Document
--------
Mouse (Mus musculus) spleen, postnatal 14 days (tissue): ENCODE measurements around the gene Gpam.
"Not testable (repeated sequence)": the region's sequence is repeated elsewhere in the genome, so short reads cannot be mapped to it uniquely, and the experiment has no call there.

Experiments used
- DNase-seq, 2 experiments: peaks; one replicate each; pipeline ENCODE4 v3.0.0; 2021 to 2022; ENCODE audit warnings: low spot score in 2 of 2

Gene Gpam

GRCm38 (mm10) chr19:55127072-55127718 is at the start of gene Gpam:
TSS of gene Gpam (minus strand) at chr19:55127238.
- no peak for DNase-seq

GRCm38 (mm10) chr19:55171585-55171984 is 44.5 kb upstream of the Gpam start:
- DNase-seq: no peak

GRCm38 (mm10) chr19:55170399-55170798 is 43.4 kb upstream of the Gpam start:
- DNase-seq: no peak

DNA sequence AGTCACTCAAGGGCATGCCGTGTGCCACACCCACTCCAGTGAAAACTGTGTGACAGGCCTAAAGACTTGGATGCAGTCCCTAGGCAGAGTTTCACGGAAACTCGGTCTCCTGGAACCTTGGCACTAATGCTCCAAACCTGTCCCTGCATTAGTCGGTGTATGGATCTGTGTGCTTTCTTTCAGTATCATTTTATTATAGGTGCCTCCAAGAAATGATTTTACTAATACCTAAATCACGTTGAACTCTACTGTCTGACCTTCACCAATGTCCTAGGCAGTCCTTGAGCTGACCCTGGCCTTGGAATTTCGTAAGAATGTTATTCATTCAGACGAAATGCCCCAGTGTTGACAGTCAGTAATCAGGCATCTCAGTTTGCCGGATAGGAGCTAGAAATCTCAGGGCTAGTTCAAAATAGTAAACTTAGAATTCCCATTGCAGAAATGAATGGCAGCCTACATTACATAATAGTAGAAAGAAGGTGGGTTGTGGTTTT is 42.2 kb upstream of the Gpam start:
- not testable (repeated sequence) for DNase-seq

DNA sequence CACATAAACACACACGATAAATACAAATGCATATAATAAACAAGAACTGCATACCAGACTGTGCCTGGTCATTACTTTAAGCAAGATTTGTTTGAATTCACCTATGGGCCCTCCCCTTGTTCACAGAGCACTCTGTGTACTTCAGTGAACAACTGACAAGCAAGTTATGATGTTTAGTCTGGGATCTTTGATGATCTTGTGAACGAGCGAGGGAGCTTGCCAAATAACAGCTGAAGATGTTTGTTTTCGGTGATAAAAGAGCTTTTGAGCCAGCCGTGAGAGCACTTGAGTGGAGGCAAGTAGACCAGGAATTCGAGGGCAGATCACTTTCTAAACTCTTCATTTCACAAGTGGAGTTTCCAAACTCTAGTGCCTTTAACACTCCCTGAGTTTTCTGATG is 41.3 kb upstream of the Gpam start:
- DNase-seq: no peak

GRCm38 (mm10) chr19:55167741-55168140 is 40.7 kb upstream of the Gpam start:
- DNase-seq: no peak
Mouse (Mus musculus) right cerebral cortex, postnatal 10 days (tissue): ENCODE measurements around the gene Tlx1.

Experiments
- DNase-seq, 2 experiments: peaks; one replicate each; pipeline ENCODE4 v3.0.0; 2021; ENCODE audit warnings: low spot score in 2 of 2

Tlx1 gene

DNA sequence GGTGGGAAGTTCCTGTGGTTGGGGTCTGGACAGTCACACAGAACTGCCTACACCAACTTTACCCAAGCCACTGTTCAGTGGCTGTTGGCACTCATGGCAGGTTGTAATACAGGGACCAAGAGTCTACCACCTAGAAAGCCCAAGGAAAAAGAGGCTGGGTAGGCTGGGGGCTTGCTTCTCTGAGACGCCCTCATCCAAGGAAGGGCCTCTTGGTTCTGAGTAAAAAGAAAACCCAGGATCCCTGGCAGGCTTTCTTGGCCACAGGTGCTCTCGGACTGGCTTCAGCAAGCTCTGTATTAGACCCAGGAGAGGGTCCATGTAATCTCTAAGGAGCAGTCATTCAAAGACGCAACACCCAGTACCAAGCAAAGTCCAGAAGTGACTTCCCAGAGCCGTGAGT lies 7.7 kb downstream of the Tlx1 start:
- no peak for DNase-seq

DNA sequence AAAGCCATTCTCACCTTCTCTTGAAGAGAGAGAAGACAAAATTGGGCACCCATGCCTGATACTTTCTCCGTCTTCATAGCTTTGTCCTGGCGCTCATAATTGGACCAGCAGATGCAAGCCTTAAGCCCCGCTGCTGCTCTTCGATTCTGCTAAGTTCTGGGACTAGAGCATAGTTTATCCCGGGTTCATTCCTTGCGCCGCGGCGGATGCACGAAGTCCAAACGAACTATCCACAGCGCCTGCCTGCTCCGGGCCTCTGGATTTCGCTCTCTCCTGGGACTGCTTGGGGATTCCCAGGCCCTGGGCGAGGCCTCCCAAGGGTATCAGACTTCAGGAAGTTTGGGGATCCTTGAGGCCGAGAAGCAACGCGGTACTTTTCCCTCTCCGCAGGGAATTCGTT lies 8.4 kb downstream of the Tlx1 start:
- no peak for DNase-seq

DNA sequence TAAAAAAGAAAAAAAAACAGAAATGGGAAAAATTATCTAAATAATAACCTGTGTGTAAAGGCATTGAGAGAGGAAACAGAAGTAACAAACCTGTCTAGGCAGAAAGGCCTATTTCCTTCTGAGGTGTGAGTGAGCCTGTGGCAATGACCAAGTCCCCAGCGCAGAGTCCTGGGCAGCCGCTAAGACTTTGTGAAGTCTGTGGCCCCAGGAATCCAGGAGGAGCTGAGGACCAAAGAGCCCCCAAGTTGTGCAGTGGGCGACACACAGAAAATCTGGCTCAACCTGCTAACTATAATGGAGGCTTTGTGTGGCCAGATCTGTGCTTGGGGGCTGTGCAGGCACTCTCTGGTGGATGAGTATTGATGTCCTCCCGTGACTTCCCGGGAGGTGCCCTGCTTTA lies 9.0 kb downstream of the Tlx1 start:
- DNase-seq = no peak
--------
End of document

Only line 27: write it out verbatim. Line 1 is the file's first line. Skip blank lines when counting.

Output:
DNA sequence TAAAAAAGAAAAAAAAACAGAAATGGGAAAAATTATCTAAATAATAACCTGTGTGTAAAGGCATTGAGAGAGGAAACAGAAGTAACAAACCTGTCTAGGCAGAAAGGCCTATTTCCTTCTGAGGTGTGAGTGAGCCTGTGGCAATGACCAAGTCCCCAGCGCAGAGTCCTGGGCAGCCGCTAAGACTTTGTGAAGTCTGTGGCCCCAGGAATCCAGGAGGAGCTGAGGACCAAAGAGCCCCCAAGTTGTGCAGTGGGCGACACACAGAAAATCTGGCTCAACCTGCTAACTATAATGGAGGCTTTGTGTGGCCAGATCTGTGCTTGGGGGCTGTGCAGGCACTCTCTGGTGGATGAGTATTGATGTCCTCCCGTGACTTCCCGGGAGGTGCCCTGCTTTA lies 9.0 kb downstream of the Tlx1 start: